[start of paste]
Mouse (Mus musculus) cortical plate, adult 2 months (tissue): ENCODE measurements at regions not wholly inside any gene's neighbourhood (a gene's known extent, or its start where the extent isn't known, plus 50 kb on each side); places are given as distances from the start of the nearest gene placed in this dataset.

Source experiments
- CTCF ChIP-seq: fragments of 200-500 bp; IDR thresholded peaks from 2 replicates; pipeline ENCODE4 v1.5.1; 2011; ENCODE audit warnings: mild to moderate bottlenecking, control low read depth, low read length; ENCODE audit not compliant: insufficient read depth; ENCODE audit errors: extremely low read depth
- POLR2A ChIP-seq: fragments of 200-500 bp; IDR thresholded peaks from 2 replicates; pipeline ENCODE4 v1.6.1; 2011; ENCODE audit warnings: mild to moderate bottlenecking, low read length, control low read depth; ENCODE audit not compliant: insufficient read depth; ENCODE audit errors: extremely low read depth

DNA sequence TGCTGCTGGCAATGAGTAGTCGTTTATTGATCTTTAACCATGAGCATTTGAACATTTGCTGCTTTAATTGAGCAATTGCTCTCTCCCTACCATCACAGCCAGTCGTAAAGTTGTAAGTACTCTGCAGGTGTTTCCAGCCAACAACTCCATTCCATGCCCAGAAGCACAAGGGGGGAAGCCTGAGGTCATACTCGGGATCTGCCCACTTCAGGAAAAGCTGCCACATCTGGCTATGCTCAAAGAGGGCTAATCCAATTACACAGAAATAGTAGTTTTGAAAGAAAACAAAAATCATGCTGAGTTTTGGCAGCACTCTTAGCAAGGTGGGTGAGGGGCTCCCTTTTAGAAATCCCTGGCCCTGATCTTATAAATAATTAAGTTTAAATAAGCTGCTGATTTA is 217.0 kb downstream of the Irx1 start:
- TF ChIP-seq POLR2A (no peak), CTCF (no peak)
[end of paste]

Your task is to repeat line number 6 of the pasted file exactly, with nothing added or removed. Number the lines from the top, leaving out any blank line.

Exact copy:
- TF ChIP-seq POLR2A (no peak), CTCF (no peak)